Medication Precautions

Medications can be dangerous when mixed. Talk to your doctor or pharmacist if you are taking more than one medication, including over-the-counter products and supplements.

Home Remedies and Lifestyle

The following home remedies have been shown to be effective for some people in reducing fibroids and treating symptoms. How useful they are depends on a number of factors, including your overall health and the severity of your condition:

  • Diet: Some research suggests that people who eat a diet high in red meat and foods that contain lots of calories, fat, and sugar may be more likely to develop fibroids. In general, replacing red meats with plant-based protein sources, such as beans, could be a good move for health.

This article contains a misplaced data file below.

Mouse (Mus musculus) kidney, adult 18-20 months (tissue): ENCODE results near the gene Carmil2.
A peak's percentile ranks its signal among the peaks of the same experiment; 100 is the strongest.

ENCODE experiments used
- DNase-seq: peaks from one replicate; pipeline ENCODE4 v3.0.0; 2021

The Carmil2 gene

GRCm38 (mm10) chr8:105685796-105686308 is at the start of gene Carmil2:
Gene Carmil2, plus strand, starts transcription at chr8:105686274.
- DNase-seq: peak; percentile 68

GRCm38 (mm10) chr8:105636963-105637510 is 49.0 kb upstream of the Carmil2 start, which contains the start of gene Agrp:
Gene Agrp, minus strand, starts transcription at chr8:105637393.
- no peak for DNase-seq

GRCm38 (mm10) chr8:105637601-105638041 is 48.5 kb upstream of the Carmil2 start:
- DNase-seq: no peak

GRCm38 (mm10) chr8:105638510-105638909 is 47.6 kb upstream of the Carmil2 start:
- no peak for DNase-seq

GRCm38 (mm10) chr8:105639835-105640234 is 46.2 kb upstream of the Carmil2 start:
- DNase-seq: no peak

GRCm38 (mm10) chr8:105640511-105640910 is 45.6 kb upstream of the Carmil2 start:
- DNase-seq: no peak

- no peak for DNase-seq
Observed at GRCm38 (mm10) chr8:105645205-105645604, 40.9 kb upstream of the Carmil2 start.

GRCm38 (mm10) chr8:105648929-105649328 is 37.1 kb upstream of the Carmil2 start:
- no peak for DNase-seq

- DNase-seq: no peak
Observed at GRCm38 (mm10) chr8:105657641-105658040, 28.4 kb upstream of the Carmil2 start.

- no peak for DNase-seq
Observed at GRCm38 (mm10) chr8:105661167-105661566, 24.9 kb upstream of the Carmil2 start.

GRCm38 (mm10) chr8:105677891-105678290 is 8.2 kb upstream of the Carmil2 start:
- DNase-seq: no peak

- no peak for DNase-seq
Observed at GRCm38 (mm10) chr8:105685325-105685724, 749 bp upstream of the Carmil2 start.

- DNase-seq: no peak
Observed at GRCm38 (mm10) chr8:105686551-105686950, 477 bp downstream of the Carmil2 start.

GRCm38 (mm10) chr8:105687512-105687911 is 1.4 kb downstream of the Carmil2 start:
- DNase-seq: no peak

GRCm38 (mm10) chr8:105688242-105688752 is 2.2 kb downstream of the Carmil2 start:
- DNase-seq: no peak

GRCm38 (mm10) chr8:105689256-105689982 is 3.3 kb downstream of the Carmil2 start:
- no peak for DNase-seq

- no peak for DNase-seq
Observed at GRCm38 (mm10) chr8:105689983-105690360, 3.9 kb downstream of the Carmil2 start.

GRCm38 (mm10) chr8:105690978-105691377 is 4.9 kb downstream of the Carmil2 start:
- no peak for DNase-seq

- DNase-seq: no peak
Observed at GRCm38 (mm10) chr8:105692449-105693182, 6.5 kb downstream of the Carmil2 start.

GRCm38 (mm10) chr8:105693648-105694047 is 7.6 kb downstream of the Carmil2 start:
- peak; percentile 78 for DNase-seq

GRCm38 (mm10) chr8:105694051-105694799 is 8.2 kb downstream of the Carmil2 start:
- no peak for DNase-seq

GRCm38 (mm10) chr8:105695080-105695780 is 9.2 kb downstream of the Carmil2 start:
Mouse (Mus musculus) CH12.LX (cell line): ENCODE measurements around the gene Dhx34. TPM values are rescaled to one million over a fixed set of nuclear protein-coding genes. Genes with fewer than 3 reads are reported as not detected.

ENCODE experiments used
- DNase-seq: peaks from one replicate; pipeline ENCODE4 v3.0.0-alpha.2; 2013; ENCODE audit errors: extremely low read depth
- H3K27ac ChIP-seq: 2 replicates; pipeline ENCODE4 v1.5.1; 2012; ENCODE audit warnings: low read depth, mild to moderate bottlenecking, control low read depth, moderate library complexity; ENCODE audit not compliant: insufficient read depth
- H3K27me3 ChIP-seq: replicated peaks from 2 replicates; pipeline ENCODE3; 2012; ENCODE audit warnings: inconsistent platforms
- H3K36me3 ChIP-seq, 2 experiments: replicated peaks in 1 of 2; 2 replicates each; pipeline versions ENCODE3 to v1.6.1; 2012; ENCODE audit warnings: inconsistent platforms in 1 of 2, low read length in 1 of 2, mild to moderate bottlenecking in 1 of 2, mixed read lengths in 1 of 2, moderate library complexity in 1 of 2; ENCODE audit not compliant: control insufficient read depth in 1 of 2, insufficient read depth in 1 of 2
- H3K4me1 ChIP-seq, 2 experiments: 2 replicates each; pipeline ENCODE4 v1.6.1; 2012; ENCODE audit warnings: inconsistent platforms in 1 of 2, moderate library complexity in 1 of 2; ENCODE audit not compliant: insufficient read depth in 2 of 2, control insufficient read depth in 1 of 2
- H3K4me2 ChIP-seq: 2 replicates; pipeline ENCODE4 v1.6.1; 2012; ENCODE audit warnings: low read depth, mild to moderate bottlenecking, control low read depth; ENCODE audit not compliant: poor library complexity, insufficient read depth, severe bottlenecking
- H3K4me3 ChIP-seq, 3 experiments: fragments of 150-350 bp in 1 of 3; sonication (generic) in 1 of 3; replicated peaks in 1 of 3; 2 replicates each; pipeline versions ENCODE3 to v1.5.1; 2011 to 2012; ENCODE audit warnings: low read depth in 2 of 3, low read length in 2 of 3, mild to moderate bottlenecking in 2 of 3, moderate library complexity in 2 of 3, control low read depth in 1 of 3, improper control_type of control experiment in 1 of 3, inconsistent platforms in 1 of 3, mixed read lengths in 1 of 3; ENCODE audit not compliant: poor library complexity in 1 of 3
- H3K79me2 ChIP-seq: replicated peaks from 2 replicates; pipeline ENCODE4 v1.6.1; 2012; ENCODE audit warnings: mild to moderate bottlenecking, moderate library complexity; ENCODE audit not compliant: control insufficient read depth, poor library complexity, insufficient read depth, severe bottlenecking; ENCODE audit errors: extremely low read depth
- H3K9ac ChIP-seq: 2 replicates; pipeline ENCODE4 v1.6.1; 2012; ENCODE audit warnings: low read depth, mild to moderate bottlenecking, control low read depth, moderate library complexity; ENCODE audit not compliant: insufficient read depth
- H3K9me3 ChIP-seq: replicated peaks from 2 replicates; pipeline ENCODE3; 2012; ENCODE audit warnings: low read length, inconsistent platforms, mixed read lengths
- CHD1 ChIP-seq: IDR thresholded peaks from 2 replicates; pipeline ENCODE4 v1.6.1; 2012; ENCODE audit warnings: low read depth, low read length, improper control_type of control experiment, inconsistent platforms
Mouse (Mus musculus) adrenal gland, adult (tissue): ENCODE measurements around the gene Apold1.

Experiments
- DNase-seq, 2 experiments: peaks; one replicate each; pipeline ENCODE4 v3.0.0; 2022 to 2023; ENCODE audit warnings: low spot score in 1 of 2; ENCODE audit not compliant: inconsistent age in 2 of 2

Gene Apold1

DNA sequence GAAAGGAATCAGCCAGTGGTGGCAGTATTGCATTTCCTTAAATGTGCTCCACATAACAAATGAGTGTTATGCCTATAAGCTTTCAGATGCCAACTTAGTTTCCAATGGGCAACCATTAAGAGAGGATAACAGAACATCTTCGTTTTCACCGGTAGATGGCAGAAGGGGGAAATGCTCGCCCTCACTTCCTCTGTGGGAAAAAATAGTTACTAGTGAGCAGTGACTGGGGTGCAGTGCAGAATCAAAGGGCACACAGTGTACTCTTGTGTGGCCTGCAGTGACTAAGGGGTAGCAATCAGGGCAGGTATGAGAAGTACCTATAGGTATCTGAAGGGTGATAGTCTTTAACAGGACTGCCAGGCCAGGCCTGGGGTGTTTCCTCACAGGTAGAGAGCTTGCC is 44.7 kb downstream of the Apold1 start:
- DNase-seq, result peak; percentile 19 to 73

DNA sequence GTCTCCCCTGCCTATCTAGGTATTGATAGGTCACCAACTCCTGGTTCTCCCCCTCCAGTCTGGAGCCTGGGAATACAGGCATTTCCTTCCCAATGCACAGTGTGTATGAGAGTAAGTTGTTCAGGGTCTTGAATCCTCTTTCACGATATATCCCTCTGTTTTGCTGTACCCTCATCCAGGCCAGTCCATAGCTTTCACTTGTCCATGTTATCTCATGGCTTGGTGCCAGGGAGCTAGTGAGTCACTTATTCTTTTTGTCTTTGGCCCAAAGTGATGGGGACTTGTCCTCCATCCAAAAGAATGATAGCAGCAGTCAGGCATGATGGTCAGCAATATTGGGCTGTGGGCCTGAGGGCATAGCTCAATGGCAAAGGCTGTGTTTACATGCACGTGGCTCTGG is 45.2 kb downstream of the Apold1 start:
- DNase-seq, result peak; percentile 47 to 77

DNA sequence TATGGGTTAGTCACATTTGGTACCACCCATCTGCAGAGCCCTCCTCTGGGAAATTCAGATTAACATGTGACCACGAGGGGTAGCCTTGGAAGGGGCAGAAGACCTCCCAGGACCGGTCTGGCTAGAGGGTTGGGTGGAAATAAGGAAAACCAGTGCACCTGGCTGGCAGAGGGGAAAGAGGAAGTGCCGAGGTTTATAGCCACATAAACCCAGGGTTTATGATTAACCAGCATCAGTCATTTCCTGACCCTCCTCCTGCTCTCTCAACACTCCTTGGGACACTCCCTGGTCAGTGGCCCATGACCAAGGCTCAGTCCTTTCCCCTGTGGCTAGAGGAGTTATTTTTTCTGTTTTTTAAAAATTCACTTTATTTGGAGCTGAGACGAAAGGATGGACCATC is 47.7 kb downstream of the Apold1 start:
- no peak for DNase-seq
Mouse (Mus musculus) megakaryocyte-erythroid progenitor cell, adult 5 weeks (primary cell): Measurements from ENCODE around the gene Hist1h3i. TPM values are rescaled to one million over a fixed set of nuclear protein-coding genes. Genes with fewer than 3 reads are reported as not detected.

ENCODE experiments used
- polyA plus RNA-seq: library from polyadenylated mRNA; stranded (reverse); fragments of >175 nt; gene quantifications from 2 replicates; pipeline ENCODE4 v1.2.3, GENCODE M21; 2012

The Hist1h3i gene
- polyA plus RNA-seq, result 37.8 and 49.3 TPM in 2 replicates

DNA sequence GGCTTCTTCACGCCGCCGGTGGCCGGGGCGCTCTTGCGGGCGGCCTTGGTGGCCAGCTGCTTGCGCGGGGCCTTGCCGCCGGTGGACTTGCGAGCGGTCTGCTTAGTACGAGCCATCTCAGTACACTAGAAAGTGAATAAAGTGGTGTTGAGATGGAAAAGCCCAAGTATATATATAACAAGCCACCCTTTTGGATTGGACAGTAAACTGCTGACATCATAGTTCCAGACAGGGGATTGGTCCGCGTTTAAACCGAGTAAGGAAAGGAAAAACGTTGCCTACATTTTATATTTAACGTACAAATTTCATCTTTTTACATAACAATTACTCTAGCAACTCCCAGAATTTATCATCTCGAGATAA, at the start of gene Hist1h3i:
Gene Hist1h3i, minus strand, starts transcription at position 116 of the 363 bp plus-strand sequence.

• Weight management: People who are overweight are more at risk of fibroids. One study found that people with a body fat percentage greater than 30% are at higher risk. By maintaining a healthy weight through a nutritious diet and exercise, you may be able to reduce your risk of uterine fibroids. 
  • Green tea: A small 2013 study found that the flavanol EGCG, found in green tea, reduced the size of uterine fibroids and improved symptoms of anemia and blood loss.
  • Cutting back on alcohol: A large-scale research study of 21,885 premenopausal people found those who drink a beer a day or more increase the risk of developing uterine fibroids by more than 50%.

There are many home remedies available online, claiming that things like apple cider vinegar and essential oils can shrink fibroids. However, there is no medical evidence to support these claims.